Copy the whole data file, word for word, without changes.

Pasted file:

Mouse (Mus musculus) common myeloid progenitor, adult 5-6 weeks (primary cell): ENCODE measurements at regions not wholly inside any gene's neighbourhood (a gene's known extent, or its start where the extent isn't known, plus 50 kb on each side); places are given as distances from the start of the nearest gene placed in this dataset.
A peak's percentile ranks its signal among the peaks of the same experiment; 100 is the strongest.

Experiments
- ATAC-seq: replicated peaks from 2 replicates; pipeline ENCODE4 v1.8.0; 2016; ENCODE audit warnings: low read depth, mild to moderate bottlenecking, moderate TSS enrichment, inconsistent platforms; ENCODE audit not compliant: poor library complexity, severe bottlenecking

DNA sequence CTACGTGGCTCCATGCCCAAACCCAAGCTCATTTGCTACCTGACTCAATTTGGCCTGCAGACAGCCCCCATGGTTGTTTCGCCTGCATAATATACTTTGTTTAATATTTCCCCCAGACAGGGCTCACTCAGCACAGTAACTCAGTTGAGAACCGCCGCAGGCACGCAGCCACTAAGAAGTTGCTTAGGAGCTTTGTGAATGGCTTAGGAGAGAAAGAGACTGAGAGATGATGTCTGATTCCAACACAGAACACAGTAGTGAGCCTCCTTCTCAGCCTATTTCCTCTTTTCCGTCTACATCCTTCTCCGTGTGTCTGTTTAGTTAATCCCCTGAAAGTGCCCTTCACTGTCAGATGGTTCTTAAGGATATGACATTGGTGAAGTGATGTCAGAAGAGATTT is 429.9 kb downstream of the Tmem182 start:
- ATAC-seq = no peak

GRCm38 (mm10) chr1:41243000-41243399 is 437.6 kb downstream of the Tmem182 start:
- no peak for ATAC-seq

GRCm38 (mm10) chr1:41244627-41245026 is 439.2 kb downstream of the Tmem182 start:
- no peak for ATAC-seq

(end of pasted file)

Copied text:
Mouse (Mus musculus) common myeloid progenitor, adult 5-6 weeks (primary cell): ENCODE measurements at regions not wholly inside any gene's neighbourhood (a gene's known extent, or its start where the extent isn't known, plus 50 kb on each side); places are given as distances from the start of the nearest gene placed in this dataset.
A peak's percentile ranks its signal among the peaks of the same experiment; 100 is the strongest.

Experiments
- ATAC-seq: replicated peaks from 2 replicates; pipeline ENCODE4 v1.8.0; 2016; ENCODE audit warnings: low read depth, mild to moderate bottlenecking, moderate TSS enrichment, inconsistent platforms; ENCODE audit not compliant: poor library complexity, severe bottlenecking

DNA sequence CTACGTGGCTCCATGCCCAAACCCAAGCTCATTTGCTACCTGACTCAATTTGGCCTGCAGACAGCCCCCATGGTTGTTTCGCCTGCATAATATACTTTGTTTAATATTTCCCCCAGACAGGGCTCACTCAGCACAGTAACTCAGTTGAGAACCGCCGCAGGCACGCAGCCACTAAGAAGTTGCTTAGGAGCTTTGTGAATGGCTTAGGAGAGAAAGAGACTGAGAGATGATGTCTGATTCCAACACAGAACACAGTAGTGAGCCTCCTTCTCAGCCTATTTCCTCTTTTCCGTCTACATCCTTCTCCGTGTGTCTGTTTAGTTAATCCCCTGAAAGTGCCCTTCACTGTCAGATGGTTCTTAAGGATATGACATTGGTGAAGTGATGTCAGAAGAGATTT is 429.9 kb downstream of the Tmem182 start:
- ATAC-seq = no peak

GRCm38 (mm10) chr1:41243000-41243399 is 437.6 kb downstream of the Tmem182 start:
- no peak for ATAC-seq

GRCm38 (mm10) chr1:41244627-41245026 is 439.2 kb downstream of the Tmem182 start:
- no peak for ATAC-seq